Way back in 2004, Kalmbach Books initiated a series of volumes entitled The Model Railroader’s Guide to Industries Along the Tracks, usually just referred by the last four words of the title, or by IATT. These books were authored by Jeff Wilson, who did a really excellent job of providing brief but well-directed summaries of rail-served industries. I mentioned them in a prior blog post, which actually served as a handout link for a talk I was giving over the lat year, about railroad traffic (you can visit that post at this link: https://modelingthesp.blogspot.com/2018/01/handout-for-traffic-talk.html ).
Eventually there were four of these books, each one covering six industries in 88 pages total. Given the need for front and back matter in a book, it’s evident that each industry could only receive a dozen or so pages of coverage, and given that the books were profusely (and appropriately) illustrated, text was necessarily brief. I show below the covers of these four books.
All but the first of these is still in print at Kalmbach Publishing, or was when I checked recently.
In that previous post (link given in the first paragraph, above), there is a list of the six industries in each volume, along with a fairly extensive bibliography of sources of information about traffic topics.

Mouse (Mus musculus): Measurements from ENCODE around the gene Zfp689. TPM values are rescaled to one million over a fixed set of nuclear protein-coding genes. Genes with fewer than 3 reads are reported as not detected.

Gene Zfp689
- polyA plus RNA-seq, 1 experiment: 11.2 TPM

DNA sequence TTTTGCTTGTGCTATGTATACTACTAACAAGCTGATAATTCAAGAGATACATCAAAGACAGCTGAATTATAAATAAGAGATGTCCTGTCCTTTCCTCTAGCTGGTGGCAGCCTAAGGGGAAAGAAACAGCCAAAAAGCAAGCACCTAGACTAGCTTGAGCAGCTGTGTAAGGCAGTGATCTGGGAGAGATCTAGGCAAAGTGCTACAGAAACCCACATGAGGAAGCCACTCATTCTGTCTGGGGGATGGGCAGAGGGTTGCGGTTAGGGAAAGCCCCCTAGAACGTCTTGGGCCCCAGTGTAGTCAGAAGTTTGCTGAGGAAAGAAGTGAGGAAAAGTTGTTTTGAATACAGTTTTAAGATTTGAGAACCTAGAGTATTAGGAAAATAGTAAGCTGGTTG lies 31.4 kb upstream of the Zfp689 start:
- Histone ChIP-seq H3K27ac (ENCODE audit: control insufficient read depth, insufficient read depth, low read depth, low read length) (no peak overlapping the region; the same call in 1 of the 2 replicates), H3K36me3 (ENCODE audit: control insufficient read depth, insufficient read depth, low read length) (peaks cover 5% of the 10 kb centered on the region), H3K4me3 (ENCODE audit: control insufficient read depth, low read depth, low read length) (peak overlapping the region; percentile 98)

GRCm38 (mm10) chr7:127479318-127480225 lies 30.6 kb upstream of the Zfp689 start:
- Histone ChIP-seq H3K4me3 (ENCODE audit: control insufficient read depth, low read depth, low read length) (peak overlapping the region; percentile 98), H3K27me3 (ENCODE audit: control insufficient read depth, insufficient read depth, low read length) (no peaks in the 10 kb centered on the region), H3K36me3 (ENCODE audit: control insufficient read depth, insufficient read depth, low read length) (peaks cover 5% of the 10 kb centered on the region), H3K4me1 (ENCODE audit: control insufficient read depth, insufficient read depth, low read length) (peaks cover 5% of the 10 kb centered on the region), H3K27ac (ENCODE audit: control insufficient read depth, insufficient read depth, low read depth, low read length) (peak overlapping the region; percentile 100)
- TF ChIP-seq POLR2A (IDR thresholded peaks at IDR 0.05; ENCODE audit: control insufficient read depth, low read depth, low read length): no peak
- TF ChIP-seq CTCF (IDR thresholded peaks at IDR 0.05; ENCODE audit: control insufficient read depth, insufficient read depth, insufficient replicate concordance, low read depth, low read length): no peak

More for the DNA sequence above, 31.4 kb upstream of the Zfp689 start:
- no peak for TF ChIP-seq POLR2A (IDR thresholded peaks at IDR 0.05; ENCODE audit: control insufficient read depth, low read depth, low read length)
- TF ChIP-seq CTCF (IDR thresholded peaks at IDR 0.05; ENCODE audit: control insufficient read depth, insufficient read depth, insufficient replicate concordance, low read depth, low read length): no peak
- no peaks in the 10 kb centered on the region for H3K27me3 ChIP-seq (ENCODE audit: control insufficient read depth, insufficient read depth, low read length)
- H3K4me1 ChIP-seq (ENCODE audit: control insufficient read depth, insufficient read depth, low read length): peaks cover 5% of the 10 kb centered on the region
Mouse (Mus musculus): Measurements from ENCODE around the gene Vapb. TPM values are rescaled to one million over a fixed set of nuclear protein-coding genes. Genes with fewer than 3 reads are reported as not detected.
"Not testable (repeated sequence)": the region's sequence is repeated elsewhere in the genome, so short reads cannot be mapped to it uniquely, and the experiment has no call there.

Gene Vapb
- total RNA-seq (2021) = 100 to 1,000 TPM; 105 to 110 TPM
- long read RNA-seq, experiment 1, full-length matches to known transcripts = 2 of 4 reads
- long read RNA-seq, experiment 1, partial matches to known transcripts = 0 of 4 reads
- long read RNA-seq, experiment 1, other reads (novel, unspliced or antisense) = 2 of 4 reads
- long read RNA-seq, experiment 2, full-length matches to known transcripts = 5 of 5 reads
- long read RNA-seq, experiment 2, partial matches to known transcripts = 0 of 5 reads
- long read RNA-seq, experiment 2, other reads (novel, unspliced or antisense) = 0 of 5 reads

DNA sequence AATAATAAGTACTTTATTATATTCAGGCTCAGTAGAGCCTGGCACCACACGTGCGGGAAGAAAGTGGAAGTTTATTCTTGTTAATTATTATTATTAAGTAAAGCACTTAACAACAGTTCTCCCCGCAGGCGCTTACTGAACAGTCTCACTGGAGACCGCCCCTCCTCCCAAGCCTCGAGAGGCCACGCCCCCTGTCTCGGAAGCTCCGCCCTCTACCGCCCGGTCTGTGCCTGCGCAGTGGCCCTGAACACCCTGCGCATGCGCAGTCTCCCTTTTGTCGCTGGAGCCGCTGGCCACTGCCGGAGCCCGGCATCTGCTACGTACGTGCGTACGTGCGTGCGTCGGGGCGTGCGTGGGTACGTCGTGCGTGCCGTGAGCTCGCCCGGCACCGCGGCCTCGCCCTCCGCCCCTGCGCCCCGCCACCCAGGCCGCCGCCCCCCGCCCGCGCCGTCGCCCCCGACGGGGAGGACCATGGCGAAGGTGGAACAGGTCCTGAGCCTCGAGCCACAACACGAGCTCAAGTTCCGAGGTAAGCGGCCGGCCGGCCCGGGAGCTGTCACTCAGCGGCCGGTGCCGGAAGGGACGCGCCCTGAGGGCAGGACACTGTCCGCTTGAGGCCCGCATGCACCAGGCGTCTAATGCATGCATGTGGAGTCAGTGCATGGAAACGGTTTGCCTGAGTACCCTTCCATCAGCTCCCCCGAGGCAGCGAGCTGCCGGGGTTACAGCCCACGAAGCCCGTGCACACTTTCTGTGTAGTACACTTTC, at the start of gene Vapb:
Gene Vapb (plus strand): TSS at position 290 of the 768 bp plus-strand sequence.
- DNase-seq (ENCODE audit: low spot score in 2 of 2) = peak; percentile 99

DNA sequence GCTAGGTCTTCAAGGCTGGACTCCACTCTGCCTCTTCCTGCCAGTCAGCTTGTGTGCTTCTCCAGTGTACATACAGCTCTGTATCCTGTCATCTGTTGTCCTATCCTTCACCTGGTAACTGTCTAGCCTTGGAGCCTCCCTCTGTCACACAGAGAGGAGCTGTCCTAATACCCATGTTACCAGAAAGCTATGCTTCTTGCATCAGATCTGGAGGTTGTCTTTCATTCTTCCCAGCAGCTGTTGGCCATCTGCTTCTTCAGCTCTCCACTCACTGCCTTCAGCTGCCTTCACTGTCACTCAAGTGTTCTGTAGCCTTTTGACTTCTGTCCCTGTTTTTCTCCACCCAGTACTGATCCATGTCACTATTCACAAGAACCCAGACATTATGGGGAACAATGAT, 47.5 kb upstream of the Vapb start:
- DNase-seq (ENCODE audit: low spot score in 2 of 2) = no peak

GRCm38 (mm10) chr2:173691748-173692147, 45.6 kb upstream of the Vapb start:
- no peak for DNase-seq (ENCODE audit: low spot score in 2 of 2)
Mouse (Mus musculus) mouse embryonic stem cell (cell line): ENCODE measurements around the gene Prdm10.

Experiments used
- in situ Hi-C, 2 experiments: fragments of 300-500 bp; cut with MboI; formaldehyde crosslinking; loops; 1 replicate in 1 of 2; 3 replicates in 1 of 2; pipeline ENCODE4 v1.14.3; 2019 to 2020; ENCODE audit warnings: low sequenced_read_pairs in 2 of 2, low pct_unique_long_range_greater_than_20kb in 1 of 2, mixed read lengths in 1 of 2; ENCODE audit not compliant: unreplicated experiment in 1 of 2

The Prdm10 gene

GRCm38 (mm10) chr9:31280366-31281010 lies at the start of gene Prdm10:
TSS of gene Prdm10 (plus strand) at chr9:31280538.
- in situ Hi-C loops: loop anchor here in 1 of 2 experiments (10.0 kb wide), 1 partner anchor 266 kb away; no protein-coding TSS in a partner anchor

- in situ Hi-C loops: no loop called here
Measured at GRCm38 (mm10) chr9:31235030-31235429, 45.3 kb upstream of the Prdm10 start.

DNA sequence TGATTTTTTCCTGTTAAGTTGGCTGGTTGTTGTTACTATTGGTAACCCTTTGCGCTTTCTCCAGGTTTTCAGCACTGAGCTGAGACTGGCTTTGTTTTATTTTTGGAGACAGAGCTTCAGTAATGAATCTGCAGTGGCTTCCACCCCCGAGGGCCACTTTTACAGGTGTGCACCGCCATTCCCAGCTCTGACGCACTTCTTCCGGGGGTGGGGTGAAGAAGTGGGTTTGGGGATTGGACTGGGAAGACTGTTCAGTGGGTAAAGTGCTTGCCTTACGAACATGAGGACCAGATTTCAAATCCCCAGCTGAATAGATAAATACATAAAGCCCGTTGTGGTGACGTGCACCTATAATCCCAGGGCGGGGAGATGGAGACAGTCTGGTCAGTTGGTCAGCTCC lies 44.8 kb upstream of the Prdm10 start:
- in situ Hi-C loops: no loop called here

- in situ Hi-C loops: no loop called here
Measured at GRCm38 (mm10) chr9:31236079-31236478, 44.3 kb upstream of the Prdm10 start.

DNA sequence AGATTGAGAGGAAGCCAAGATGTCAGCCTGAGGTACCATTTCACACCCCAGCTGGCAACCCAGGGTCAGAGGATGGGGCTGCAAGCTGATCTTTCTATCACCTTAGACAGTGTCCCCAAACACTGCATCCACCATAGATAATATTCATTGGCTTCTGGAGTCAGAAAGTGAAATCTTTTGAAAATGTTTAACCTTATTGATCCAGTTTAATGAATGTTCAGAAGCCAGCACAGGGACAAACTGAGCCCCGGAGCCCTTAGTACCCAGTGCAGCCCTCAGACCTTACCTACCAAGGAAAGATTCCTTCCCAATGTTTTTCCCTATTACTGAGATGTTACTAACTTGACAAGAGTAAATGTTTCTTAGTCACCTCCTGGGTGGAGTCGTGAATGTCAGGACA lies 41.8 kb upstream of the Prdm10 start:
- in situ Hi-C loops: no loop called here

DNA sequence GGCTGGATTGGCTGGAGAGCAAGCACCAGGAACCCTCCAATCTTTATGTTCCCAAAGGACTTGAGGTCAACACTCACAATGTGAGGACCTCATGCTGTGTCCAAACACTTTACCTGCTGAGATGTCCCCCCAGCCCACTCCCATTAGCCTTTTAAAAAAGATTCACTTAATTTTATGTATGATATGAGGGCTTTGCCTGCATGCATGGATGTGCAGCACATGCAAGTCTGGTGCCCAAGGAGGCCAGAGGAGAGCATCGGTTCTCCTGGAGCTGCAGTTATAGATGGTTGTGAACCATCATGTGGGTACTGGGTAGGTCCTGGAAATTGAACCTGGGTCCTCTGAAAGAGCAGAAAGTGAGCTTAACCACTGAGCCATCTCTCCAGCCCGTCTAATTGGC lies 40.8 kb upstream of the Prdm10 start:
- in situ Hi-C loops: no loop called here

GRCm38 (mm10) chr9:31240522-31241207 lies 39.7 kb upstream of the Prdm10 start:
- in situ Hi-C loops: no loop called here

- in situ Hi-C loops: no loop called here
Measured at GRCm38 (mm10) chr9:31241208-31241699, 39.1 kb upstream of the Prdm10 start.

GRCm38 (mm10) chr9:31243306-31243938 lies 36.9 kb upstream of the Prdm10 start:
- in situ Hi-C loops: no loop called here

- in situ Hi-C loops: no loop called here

Now the topics of industries are being revisited b Kalmbach, very appropriately, I think, in expanding upon what was in the earlier books. The new series has the title, Guide to Industries Series. The books continue to be well authored by Jeff Wilson. The one I’m commenting on today covers a subject I know well, from extensive research when writing the PFE book (Pacific Fruit Express, 2nd Edition, Signature Press, 2000). This book is about the produce business.
This is not only a comprehensive and accurate book, but contains many excellent photos. One of Jeff Wilson’s strengths is his photo choice (aided, of course, by the extensive Kalmbach photo collection), and it is a major contributor to the quality of these books.
One thing I especially like in this treatment is that it contains a full chapter on harvesting and packing of produce. This topic is something often omitted in presenting the railroad side of this business, but it is covered well here. In fact, one of my favorite photos in the book is in this chapter (it’s from the Library of Congress) .
The photo depicts field boxes arriving on a flatbed truck at a packing house in Redlands, California. These are the boxes filled by field hands who picked the fruit, and are not the final shipping boxes that will go into refrigerator cars. The field boxes, of course, will go right back into the orchards for the next load. As with so much on this topic, modelers are often unaware of the role of field boxes.
The book also has a fine chapter on the various owners of the major refrigerator car fleets, covers the operation of perishable trains nicely, and concludes with a very appropriate chapter on produce terminals and the destinations of the cargoes. All told, another fine effort from Jeff Wilson, and as I have said before, kudoes to Kalmbach for continuing this very useful series of books.